“These are not simple memories,” says Weizman. “They are the single worst things that have happened to people - when they lost loved ones, were tortured, saw people being killed.

“Our memory operates by protecting us from these very painful moments. People remember very well what happened before and what happened after, but there is this big black hole in the middle.”

Such interviews are done in partnership with professional psychological support.”Witnesses who are willing to participate in such experiments slowly reconstruct a space,” explains Weizman. “You never know which detail it’s going to be - an ashtray, the patterns on a table cloth - but then, boom, the memory comes back and you can see the effect that memory has on a witness and how it consumes them. It’s a very dangerous moment and it’s why you have to do it with full support.”

Digital model

In the case of the Saydnaya prison, witness testimony on what they had seen, heard and experienced enabled Forensic Architecture to construct a digital model of the facility. Former detainees described the cells and other areas of the prison, including stairwells, corridors, moving doors and windows. The witnesses added objects they remembered, from torture tools to blankets and furniture, to areas where they recalled them being used.

Snapshot: Eyal Weizman

In addition to his work at Forensic Architecture, Eyal Weizman is an architect, professor of spatial and visual cultures and director of the Centre for Research Architecture at Goldsmiths, University of London. He is also a founding member of the architectural collective DAAR in Beit Sahour, Palestine.

His books include Mengele’s Skull, Forensic Architecture, The Least of All Possible Evils, Hollow Land and A Civilian Occupation. He has published numerous articles in journals and magazines.

He has worked with a variety of NGOs worldwide and was a member of the board of directors at human rights group B’Tselem.

The recollections sparked more memories as the model developed and the result is being used by Amnesty International to, in its words, urge Russia and the US “to use their global influence to ensure that independent monitors are allowed in to investigate conditions in Syria’s torture prisons”.

“We had five witnesses for the prison project and it was sufficient [to build the model],” says Weizman. “We are very clear about what we can and can’t do. If we had more time and there were more willing witnesses - they were all refugees in Turkey - we could do more. We released it because we were content that we had eliminated any inconsistencies and the model we had created was correct.”

The value of what the agency does means its services have plenty of takers. It receives some of its funding from human rights groups such as Amnesty International and takes on client work, although only if the project accords with its values.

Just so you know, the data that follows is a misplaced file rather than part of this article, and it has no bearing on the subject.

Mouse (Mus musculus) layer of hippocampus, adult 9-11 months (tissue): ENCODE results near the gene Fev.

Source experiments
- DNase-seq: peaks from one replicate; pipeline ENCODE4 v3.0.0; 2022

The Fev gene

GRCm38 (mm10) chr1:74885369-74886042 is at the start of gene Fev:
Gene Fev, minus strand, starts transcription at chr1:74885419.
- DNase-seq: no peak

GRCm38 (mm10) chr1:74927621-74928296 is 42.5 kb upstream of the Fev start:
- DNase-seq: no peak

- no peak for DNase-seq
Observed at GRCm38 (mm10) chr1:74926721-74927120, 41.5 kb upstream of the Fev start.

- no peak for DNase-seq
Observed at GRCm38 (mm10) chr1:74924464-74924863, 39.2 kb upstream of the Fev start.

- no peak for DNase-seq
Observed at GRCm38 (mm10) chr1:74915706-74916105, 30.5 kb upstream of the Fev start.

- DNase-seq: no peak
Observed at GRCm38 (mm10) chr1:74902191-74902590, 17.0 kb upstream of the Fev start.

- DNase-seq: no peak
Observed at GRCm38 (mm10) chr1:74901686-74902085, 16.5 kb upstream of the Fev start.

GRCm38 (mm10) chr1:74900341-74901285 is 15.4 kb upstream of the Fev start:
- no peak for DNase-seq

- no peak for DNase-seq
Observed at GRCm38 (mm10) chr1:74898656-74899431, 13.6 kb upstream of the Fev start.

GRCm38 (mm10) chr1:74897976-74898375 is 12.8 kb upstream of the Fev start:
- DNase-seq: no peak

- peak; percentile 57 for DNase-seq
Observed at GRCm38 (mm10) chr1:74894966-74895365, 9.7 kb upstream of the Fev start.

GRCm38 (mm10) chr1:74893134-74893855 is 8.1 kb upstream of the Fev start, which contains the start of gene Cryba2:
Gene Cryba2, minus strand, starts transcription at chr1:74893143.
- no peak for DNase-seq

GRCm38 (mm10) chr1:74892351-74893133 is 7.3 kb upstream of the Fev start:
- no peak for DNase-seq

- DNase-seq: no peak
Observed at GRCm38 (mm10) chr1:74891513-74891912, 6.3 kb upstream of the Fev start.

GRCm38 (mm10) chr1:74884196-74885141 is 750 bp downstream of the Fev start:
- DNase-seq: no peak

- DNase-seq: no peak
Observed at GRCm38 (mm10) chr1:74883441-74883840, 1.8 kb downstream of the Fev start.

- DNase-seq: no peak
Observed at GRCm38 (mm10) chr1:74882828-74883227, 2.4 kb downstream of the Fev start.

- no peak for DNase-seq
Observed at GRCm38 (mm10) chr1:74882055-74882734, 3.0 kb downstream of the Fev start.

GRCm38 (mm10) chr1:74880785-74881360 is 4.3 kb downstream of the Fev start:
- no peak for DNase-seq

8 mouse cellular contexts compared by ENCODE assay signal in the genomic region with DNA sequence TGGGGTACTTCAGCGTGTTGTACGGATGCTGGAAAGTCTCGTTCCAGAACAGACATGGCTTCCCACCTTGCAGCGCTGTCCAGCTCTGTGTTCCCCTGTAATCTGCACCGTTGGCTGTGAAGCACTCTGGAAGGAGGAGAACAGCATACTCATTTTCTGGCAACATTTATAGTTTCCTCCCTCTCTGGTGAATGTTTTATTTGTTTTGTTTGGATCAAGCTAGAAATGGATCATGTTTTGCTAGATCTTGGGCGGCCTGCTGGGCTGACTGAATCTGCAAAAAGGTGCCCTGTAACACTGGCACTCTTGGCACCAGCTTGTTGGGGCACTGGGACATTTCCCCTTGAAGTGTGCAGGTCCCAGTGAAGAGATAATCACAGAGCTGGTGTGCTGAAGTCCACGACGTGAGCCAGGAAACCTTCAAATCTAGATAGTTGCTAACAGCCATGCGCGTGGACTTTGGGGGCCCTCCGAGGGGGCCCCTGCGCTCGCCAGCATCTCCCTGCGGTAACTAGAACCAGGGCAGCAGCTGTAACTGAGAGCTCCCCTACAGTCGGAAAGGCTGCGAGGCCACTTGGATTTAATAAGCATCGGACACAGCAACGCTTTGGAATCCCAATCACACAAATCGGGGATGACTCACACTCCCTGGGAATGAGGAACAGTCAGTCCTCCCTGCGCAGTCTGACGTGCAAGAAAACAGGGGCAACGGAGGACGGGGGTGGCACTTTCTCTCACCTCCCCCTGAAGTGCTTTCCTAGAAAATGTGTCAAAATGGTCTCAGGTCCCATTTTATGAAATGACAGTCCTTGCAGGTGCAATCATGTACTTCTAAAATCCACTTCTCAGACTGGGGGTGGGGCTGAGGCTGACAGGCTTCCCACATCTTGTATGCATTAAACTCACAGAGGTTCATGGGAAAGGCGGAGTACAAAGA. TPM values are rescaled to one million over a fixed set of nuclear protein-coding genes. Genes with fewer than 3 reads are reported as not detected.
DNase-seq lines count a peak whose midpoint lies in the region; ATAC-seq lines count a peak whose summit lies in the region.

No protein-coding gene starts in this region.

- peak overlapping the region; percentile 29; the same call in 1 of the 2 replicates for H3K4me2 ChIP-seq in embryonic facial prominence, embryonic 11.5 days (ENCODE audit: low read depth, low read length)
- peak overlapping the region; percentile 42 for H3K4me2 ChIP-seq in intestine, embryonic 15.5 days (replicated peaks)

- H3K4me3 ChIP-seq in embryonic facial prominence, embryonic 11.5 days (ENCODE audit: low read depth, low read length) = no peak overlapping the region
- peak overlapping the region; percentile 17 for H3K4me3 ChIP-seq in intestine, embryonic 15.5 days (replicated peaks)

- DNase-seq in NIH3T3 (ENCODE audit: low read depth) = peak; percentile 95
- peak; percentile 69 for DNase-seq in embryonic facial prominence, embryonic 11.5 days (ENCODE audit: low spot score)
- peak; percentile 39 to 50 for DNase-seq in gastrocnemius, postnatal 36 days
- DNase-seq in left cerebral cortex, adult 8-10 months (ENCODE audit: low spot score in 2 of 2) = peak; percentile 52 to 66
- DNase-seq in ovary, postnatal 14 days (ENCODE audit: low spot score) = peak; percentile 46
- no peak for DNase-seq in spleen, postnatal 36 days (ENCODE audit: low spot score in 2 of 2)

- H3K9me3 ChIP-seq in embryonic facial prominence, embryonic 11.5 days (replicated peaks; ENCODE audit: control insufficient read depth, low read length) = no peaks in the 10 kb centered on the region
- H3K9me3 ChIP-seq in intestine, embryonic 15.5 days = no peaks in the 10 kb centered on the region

We are like a private eye, but we will only take commissions from people we can fundamentally identify with

“We are like a private eye, but we will only take commissions from people whom we can fundamentally identify with,” says Weizman. “It’s when we see that we can add value; that there is an architectural element to a problem that we can solve.”

Important though it is, the work that Forensic Architecture does faces an uncertain future.

It relies on funding from the European Research Council: money that is likely to be lost after the UK’s exit from the EU. That would be a massive problem, not just for his agency but for cutting-edge research across the country.

“It’s money that is available to me as a British academic, but will not be available in the future because we have elected to leave the EU and that programme,” he says. “It’s probably the best research grant that exists in this area. The ERC allows us to experiment. It goes to the development of new techniques - we cannot use it for run-of-the-mill investigations.”

The threat to the development of new techniques is of particular concern to Weizman. “Different elements of what we do are being done by other people - remote sensing analysis, sound analysis, video analysis and so on, all of which are part of our toolbox,” says Weizman. “But that conjunction is [unique]. We work with filmmakers, investigative journalists, architects… it’s a very multi-disciplinary group that offers perspectives across the spectrum. We like to take on those cases we don’t know how to do. There is an intellectual ambition among our members.”

Truth and dare

Ultimately, that ambition points in a single direction: establishing the truth. In the era of fake news and alternative facts, truth is a precious concept.

“There is something paradoxical and dangerous in saying that you need imagination to discover the truth,” he says.

You need to learn how to interpret history from the trash and rubble it leaves behind

“Imagination makes it sound like you’re going to create some kind of fake scenario. No. The truth is facts need to be produced - they don’t just lie there waiting to be picked up.

“They need to be made, composed, cross-referenced. Then they need to be presented. There is so much that depends on how you present it - your gestures, the tone of your voice.”

Whether it is through on-the-ground investigation, sourcing social media content or interviewing witnesses, the aim is simply to gather whatever information is available and use creativity to arrange it and paint as honest a picture as possible.

As Weizman puts it: “You need to learn how to interpret history from the trash and rubble it leaves behind.”